Amid the many indicators of America's growing political divide, there’s one you might not have thought about: your daily commute.

A recently published study by Andrew Mondschein, a professor in the University of Virginia’s School of Architecture, and Emily Parkany, research manager at the Vermont Agency of Transportation who previously worked at UVA's Center for Transportation Studies, used survey and vehicle registration data to measure vehicular carbon dioxide emissions and commute mileage in Virginia’s 2,373 voter precincts and identify “sustainability sweet spots” – areas showing short commutes and low emissions.

They compared that data with demographic information and results of the 2008 presidential election between then-Sen. Barack Obama and Sen. John McCain.

Results broke down along party and demographic lines and foreshadowed the divisions that supercharged the 2016 presidential elections.

According to Mondschein, this result does not necessarily indicate that one demographic or political party is more sustainable. Instead, it shows how sustainability policies fail to account for demographic trends like access to jobs in rural areas and the growing cost of urban housing pushing people further from their jobs.

Take a look at the data and the county-by-county results below.



As seen above, Virginians in more urban areas tended to commute shorter distances, emit less CO2, drive more hybrid vehicles and vote for Obama. Those in rural areas often faced longer commutes, had higher CO2 emissions and largely voted for McCain.

Mondschein said this divide is a warning that policymakers must focus on the unique needs and challenges that different communities face, realizing that some sustainability choices, such as driving an electric car or cycling to work, might not be feasible for large swaths of the population. Often the local, accessible jobs that make those choices possible are not available.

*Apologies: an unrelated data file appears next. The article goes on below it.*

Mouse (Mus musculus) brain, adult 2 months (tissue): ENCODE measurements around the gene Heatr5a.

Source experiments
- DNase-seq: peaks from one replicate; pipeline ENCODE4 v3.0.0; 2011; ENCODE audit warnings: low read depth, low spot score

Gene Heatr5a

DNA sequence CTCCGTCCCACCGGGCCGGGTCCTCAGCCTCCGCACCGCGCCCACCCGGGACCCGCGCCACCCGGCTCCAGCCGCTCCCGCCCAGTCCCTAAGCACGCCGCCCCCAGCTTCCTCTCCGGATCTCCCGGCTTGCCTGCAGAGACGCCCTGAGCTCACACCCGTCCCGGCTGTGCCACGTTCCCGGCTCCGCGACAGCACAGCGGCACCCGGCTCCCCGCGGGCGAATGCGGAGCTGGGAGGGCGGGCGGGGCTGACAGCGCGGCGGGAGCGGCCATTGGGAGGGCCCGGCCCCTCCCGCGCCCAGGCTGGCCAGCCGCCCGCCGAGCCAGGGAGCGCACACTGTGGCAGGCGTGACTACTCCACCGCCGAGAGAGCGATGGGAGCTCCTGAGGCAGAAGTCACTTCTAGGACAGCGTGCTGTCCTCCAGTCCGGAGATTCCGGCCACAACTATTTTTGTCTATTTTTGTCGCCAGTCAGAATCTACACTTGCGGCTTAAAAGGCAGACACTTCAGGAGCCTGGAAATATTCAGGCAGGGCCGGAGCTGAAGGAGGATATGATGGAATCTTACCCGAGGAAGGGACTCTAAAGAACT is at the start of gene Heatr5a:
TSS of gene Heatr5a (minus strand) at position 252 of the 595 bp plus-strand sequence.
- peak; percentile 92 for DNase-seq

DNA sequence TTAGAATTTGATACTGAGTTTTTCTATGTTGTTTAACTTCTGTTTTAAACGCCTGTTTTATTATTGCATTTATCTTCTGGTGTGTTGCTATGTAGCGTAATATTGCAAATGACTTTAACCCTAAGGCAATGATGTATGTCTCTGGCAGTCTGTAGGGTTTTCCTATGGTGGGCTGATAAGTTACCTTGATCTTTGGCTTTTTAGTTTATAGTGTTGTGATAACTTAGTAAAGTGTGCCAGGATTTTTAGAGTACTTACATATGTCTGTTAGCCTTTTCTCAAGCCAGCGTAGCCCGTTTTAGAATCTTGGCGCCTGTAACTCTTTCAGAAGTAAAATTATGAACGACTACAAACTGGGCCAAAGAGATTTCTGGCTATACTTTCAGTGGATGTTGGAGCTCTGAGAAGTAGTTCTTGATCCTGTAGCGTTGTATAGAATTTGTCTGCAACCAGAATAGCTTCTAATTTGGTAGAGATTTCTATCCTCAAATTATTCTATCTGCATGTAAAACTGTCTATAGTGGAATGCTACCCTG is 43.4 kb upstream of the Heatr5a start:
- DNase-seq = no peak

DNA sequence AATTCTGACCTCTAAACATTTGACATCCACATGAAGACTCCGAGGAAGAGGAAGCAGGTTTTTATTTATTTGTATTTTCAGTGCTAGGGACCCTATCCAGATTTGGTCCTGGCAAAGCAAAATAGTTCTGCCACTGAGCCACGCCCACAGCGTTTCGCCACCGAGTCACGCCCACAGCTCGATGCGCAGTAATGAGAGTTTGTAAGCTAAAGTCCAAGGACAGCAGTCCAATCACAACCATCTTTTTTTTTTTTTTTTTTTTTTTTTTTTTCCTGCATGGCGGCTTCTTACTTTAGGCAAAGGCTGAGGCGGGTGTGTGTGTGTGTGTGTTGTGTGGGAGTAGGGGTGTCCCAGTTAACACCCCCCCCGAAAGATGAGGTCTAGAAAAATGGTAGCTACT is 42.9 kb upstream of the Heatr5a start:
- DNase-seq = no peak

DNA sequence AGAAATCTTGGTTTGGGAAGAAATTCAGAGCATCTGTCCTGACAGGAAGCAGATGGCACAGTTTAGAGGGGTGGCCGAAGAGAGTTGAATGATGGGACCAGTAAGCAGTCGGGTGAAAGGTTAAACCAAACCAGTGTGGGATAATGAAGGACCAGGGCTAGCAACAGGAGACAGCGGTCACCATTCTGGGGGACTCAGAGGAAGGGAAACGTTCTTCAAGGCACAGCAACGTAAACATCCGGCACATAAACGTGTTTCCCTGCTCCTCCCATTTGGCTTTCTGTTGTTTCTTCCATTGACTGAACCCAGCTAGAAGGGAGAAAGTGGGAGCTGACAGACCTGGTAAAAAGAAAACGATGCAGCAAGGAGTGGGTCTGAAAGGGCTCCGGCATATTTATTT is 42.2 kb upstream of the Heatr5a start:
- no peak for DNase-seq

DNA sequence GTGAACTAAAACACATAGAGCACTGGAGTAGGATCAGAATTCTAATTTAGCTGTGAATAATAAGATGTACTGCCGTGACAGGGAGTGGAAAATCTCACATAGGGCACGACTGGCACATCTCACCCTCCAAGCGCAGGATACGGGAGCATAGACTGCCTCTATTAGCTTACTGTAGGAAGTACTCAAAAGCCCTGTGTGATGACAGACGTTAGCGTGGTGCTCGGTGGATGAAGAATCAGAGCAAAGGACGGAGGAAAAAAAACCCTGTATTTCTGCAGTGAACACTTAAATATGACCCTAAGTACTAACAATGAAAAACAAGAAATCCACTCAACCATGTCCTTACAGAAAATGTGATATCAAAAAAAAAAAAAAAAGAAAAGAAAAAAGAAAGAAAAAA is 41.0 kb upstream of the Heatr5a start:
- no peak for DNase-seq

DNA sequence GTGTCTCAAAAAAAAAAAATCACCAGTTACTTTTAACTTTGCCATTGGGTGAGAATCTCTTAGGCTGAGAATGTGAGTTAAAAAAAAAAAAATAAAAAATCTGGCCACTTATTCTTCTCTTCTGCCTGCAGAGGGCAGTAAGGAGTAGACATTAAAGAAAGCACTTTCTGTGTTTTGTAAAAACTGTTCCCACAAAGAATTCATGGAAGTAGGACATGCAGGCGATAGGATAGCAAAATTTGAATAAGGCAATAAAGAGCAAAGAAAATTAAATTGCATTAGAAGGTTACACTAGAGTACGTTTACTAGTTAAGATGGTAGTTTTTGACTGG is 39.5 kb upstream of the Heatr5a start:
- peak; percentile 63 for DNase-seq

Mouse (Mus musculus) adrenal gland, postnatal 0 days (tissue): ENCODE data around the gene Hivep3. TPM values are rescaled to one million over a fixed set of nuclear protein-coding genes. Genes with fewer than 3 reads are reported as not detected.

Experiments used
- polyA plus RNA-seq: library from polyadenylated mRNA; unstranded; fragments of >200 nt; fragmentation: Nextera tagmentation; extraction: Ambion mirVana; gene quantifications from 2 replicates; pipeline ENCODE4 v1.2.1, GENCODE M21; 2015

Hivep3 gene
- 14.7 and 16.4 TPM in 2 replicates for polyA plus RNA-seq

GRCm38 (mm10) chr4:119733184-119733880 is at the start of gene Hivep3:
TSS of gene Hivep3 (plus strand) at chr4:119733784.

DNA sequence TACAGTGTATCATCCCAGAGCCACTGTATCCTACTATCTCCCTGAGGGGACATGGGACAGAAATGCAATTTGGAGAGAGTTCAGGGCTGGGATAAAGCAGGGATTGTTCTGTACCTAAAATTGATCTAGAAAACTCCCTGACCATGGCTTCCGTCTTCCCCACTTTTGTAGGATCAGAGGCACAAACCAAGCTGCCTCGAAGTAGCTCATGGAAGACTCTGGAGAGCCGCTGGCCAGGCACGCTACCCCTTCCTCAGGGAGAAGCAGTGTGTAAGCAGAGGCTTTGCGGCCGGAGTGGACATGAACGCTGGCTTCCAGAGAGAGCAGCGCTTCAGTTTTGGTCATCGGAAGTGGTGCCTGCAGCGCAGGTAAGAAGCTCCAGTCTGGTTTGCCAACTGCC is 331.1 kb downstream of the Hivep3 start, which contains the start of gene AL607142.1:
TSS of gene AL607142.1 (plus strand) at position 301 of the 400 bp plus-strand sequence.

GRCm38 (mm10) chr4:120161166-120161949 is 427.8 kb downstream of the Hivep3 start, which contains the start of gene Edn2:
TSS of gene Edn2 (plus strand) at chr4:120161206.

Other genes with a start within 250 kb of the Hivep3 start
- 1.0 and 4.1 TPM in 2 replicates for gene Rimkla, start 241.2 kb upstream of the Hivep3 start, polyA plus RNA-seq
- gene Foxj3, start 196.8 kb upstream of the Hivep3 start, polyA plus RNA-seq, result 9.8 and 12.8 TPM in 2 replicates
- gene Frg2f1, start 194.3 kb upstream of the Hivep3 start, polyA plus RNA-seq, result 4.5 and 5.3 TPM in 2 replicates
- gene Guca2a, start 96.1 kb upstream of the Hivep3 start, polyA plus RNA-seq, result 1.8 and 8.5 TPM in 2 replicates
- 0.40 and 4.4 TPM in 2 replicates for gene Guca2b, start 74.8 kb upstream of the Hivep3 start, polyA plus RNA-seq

“Transportation planners and policymakers should be just as concerned about job loss and the ability to work close to home as they are about promoting cleaner vehicles,” Mondschein said. “It is a sustainability issue.”

Mondschein cited himself as an example. He drives an electric car – a choice made feasible because he lives near Grounds in a town where electric vehicles are more common. For someone in rural Virginia with a longer commute, that choice might make less sense, and policies focusing mostly on electric or cleaner vehicles could seem irrelevant or even alienating.

“These communities may feel increasingly out of sync with other parts of the state and with policies that don’t recognize local conditions,” Mondschein said. “I think we owe it to ourselves to ask if, with a common vision of a healthy Earth, there are policies that we can come up with that are win-wins for all parts of our diverse state and economy.”

See the full study.

In addition to Mondschein’s study, data for the above infographic came from Environmental Protection Agency databases tracking greenhouse gas emissions for passenger vehicles and greenhouse gas equivalencies; and from the Virginia Elections Database.

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Associate Editor Office of University Communications